Press conferences are, by their very nature, meant to generate hype, suspense and a palpable sense of dread, if only to encourage interest and enthuse people to sit up and pay attention. Which the entire cricketing world did yesterday, as Andrew Strauss announced that he intended to retire from all forms of cricket immediately, bringing an end to a career that began with a first class début for Middlesex County Cricket Club in 1998.
Stating that he wished to “keep things brief” at the conference, in order to avoid turning proceedings into an Oscar acceptance speech, Strauss proceeded to, with the finesse of a Hollywood star, bow out, expire, cease to perform – the curtain was being lowered, not by the stage hand, but the lead star.
Strauss pointed to his recent batting form, acknowledging that he has been far from his best, and linking this back to the role of England captain. He said: “For a captain to perform his role properly it’s important not to be a passenger and it’s important that people aren’t speculating whether you should be in the side.”
The 35-year-old continued: “I wasn’t going to improve batting-wise. I’ve run my race. It’s a gradual feeling that’s grown over the last six months. If I’m honest, I’d very much like to go out on my own terms with my head held high.” A perfectly reasonable conclusion by a man that has made 100 test appearances, and is the second most successful captain of the national side in the modern era in terms of wins, behind Michael Vaughan. Strauss even received a raucous round of applause from the assembled media following his press conference, as he exited dignified but steadfast.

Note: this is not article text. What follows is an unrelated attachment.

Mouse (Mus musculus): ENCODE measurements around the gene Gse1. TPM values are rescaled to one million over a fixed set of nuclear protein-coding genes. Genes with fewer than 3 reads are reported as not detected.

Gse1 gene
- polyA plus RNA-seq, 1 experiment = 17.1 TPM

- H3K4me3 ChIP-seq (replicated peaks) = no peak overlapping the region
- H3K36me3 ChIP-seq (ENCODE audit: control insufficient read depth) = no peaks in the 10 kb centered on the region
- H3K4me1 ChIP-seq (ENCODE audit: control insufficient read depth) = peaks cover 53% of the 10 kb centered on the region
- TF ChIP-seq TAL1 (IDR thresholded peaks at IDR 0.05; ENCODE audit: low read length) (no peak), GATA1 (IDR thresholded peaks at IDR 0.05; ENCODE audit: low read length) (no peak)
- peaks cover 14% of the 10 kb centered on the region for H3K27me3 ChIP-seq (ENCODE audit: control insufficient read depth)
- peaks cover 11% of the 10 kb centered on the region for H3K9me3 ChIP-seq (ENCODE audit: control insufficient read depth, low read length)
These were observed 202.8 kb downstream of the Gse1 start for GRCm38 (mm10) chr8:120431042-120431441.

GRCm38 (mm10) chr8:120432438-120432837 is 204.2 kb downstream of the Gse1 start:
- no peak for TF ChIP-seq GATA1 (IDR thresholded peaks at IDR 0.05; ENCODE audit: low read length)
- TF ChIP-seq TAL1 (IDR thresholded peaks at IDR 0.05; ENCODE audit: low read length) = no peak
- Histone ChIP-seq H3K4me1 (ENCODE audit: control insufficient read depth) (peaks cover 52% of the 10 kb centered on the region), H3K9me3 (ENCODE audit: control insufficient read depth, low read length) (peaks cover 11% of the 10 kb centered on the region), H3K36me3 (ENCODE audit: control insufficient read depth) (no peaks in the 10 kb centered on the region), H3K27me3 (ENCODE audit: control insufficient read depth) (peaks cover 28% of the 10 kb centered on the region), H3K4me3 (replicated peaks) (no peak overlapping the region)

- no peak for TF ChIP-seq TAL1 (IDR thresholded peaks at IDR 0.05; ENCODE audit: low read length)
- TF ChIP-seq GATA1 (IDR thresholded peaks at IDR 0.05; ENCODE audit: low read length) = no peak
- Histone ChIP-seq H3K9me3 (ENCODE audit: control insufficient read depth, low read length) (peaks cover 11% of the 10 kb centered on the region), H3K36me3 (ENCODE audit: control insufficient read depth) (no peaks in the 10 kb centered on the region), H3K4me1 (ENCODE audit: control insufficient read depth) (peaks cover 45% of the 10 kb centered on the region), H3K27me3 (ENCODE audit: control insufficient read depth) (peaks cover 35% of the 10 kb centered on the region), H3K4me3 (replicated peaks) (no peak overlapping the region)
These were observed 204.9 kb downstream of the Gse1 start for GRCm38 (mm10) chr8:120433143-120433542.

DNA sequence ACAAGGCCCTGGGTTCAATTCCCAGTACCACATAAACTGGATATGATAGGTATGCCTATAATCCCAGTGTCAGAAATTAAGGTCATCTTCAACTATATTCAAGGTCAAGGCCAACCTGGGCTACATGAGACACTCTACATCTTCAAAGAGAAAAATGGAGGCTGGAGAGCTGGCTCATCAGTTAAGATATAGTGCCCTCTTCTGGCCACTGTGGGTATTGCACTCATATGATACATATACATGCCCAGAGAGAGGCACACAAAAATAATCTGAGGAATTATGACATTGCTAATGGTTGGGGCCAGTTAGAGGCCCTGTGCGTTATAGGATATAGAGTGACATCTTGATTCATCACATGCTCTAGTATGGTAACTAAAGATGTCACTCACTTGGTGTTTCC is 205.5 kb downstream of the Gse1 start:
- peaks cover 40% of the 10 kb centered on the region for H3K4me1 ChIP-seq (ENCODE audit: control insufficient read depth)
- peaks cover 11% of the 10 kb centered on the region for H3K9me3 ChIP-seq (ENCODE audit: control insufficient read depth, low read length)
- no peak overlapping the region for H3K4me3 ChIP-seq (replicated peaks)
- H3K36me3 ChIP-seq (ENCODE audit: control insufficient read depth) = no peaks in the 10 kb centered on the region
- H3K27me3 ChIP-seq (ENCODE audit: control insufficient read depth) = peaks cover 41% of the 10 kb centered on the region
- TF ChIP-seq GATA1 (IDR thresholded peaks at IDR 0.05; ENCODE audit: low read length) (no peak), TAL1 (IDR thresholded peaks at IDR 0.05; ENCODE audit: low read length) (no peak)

A flood of tributes has poured in to Strauss’ achievements as a player and captain. Eoin Morgan called the batsman a “great leader and a pleasure to play with”, while Stuart Broad described the South Africa-born cricketer as an “awesome guy, great leader and a dependable batsman”. A bittersweet reflection was provided by the Guardian‘s Rob Smyth in his article, entitled “Strauss’s ending as England captain is a depressingly unbecoming one”. He wrote: “Strauss offered a seriously persuasive model of what 21st century man should look like: dignified, decent, proud, humble, equable, honest, fair, selfless, intelligent, inquisitive and deceptively charismatic. He was the big brother who always said the right thing, always did the right thing, and always looked after you. With him goes one of the great eras of English cricket.”
Smyth argued that the “England captaincy gets everyone in the end”, paraphrasing the words of Enoch Powell, that all careers are destined to end in failure. This is not a failed career, however. Strauss led England to successive Ashes triumphs, joining Len Hutton and Mike Brearley as the only England captains to manage this feat. Finishing up with a test batting average of 40.91 was perhaps a factor in Strauss’ decision, with the responsibilities of captaincy and leading fellow professionals inevitably taking its toll on personal success. The situation with Kevin Pietersen this summer undoubtedly hastened Strauss’ departure, but his achievements stand beyond the circumstances of what Smyth terms a “grubby ending”. With Strauss, or “Lord Brockett” as he was dubbed by team mates, having taken England to the top of the ICC test rankings and kept them there for a year, few could disagree with the assertion that he always “said the right thing, and did the right thing”. Smyth is right – there goes a great era of English cricket. Alastair Cook, his replacement as captain, has a lot to live up to.
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